Apple Acknowledges App/Memory Problem On Some G4 Macs

by , 8:00 AM EST, December 17th, 2002

Do you have a G4 Mac with 1.5 GB of RAM? If so, you can run a boat-load of apps all at once in OS X, and your Mac won't even sweat, right? For some people, apparently, just getting some apps to load is a problem; certain apps will complain that your maxed-out Mac doesn't have enough memory. How is that possible, you wonder after attempting to install the errant app for the ump-teenth time?

According to Apple, the fault does not lie with your Mac or OS X, it's the app itself that's the problem. Apple has released a Knowledge Base Document which offers some insight into the problem, and what you can do about it. From Apple:


Application programs may not recognize the installed memory correctly and may report that more memory is required. One example alert is "This system does not have enough memory." Applications may quit unexpectedly or produce other errors that are resolved if you reduce the amount of installed memory to 1.5 GB or less.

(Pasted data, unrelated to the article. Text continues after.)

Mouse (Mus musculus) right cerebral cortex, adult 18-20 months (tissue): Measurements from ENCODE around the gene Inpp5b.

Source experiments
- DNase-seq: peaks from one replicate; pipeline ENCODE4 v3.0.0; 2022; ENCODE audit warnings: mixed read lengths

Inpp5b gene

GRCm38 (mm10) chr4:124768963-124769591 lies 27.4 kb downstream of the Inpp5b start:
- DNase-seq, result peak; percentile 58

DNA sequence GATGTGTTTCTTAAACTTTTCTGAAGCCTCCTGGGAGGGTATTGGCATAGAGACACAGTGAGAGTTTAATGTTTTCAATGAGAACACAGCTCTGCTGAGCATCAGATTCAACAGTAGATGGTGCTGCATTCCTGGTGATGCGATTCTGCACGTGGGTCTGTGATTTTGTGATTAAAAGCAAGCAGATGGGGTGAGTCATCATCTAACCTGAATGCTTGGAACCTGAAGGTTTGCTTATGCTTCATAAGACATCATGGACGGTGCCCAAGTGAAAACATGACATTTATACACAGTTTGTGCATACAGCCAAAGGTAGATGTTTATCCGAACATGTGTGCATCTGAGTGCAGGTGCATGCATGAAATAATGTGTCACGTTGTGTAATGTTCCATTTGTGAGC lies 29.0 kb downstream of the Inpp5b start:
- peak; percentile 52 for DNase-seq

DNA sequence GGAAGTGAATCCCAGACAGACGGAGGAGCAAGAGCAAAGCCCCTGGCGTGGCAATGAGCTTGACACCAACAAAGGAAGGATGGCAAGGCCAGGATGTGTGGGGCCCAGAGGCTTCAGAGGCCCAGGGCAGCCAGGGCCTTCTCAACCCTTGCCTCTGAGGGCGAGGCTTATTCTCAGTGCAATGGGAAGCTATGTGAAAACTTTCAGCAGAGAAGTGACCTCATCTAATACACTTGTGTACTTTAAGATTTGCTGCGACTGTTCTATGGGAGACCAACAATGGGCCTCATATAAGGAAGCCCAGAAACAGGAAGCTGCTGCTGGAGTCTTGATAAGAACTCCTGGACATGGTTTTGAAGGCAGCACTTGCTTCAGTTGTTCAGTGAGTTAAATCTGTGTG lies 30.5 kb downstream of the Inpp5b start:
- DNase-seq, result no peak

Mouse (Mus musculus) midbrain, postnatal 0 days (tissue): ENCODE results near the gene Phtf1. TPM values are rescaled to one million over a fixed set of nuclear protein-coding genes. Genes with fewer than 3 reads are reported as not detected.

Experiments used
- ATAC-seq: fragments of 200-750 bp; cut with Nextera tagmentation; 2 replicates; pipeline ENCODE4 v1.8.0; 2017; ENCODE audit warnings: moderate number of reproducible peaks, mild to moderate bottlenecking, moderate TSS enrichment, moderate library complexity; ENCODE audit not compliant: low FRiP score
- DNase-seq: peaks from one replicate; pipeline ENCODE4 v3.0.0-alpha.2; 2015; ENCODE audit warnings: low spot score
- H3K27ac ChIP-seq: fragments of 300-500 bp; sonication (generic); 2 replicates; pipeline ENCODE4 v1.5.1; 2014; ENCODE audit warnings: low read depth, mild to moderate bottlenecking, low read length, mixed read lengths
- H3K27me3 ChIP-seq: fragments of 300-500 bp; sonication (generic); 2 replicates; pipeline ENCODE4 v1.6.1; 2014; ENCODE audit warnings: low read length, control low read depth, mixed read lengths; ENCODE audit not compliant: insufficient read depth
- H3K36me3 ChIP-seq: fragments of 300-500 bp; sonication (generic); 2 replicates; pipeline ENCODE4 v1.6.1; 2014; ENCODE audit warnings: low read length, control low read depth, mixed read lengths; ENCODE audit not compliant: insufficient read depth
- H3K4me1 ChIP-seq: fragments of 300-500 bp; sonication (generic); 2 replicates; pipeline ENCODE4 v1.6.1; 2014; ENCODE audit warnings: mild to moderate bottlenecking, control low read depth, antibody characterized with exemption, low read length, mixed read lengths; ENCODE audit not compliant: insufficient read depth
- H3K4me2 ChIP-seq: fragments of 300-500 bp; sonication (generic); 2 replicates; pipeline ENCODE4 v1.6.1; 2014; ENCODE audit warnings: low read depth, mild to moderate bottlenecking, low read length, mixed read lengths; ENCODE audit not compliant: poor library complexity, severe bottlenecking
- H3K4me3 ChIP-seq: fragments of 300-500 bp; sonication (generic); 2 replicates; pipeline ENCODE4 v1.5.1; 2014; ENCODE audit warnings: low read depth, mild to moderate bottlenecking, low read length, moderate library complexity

Products affected


Mac OS X allows Macintosh computers with four memory card (DIMM) slots that can accommodate 512 MB DIMMs to utilize more than 1.5 GB of memory. Some software, including both applications and installers, may not be able to recognize the additional memory, or incorrectly report that only a minimal amount of memory is installed.

The computer and Mac OS X are operating correctly. A change in Mac OS X to attempt to correct this would likely cause applications that are working correctly to behave in unexpected ways.

Possible steps to resolve the issue:

You can find the full article at Apple's Knowledge Base.

The Mac Observer Spin:

This has to be frustrating for those who are experiencing the problem, but two points should be taken away from this bit of news:

  1. Apple has acknowledged the problem, thus keeping firm the face it wants to present its public that it is a company that listens and responds to the concerns of its customers.
  2. Rightly or wrongly, Apple has apparently tested the affected Macs and OS X enough to feel confident that the problem isn't Apple's. Of course, stating as much doesn't necessarily help the end user fix the problem.

The problem is that in many situations such as these, a finger-pointing war can break out, and the first casualties are always the end users. We hope Apple is also putting pressure on the vendors of the problem apps so that a real resolution is forthcoming.